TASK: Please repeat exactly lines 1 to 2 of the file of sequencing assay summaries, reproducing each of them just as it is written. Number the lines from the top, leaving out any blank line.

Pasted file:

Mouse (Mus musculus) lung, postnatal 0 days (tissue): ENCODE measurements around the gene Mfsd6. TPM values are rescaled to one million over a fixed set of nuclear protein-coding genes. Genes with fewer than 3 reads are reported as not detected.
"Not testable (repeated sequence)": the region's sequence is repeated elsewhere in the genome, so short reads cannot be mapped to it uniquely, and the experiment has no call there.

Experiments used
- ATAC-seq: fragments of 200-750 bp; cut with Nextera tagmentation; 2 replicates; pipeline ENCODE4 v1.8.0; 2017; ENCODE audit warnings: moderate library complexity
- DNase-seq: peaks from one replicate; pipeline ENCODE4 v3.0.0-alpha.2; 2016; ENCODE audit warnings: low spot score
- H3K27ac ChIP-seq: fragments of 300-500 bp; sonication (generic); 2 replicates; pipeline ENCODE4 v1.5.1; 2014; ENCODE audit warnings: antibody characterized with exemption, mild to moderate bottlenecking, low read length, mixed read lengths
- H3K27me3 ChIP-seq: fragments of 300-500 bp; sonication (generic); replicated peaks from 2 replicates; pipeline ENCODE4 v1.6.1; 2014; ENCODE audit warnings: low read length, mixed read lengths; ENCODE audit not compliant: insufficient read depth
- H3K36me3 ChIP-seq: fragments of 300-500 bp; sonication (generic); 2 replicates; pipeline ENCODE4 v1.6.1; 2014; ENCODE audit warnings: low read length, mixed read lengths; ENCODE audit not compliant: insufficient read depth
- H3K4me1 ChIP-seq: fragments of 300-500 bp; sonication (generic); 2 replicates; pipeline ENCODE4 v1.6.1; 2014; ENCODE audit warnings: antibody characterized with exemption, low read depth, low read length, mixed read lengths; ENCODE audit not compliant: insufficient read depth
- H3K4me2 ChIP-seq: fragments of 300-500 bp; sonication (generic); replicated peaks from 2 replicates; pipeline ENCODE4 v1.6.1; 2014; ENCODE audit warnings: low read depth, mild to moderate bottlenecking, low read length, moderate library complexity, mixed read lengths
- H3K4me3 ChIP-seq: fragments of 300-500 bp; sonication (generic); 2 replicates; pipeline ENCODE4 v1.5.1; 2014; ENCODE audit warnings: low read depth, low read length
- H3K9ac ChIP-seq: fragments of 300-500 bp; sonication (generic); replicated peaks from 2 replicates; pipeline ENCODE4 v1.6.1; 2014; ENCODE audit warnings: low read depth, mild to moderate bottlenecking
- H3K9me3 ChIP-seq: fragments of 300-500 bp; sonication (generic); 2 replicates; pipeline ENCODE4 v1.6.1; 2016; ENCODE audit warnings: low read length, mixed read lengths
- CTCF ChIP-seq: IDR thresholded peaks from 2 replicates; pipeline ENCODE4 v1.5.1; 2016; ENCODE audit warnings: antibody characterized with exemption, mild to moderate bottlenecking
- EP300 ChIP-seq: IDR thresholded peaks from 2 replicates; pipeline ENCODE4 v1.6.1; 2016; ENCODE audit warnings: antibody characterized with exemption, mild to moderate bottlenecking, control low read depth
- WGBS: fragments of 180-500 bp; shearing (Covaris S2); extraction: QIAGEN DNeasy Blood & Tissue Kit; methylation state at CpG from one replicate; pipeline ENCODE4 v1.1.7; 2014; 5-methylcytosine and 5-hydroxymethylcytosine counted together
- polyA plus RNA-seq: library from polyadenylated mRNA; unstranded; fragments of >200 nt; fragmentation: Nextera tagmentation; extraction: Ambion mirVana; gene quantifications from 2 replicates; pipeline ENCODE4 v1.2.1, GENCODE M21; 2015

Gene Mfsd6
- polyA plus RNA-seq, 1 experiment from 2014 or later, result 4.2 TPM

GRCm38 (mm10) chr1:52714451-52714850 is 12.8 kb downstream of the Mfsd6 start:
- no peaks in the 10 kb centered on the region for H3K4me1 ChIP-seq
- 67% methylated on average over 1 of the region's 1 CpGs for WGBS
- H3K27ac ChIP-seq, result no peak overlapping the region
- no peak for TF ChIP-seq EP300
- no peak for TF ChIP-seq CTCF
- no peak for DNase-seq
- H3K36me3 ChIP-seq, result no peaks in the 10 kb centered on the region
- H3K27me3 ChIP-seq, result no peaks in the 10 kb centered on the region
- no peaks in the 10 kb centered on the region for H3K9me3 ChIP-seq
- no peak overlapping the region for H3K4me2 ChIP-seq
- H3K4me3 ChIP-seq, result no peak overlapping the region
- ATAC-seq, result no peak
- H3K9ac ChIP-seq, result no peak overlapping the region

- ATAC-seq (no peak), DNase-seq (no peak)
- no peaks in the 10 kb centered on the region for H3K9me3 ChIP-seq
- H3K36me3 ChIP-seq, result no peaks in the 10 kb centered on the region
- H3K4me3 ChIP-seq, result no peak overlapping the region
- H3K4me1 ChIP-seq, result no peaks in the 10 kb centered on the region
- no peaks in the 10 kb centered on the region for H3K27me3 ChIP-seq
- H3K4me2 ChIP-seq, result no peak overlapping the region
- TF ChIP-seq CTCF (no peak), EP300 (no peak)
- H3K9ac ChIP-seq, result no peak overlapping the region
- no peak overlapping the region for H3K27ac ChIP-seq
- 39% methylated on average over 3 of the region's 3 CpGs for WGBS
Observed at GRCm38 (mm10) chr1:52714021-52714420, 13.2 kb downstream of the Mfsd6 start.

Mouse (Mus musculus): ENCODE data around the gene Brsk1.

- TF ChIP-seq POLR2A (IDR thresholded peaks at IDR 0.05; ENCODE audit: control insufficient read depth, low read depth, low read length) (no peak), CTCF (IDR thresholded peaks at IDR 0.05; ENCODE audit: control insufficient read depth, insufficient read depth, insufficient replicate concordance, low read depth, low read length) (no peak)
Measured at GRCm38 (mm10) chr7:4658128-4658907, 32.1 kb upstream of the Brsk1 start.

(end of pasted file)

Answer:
Mouse (Mus musculus) lung, postnatal 0 days (tissue): ENCODE measurements around the gene Mfsd6. TPM values are rescaled to one million over a fixed set of nuclear protein-coding genes. Genes with fewer than 3 reads are reported as not detected.
"Not testable (repeated sequence)": the region's sequence is repeated elsewhere in the genome, so short reads cannot be mapped to it uniquely, and the experiment has no call there.